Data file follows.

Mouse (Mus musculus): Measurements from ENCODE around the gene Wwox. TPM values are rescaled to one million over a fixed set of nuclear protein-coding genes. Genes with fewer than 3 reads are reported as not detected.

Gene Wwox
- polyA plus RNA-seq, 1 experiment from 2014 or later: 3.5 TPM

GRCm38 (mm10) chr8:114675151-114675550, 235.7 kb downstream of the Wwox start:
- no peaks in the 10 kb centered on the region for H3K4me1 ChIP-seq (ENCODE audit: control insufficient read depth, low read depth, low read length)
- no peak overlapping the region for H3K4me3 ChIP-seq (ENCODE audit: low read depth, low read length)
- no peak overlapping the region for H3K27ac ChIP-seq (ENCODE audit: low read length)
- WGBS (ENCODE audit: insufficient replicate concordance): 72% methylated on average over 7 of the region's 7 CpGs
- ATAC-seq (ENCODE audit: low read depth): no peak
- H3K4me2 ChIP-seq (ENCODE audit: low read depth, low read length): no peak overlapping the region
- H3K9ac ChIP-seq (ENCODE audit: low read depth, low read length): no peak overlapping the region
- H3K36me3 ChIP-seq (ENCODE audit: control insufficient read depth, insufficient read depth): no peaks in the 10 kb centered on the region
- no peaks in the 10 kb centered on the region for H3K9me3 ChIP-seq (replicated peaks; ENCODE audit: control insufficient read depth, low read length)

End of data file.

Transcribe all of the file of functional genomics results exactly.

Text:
Mouse (Mus musculus): Measurements from ENCODE around the gene Wwox. TPM values are rescaled to one million over a fixed set of nuclear protein-coding genes. Genes with fewer than 3 reads are reported as not detected.

Gene Wwox
- polyA plus RNA-seq, 1 experiment from 2014 or later: 3.5 TPM

GRCm38 (mm10) chr8:114675151-114675550, 235.7 kb downstream of the Wwox start:
- no peaks in the 10 kb centered on the region for H3K4me1 ChIP-seq (ENCODE audit: control insufficient read depth, low read depth, low read length)
- no peak overlapping the region for H3K4me3 ChIP-seq (ENCODE audit: low read depth, low read length)
- no peak overlapping the region for H3K27ac ChIP-seq (ENCODE audit: low read length)
- WGBS (ENCODE audit: insufficient replicate concordance): 72% methylated on average over 7 of the region's 7 CpGs
- ATAC-seq (ENCODE audit: low read depth): no peak
- H3K4me2 ChIP-seq (ENCODE audit: low read depth, low read length): no peak overlapping the region
- H3K9ac ChIP-seq (ENCODE audit: low read depth, low read length): no peak overlapping the region
- H3K36me3 ChIP-seq (ENCODE audit: control insufficient read depth, insufficient read depth): no peaks in the 10 kb centered on the region
- no peaks in the 10 kb centered on the region for H3K9me3 ChIP-seq (replicated peaks; ENCODE audit: control insufficient read depth, low read length)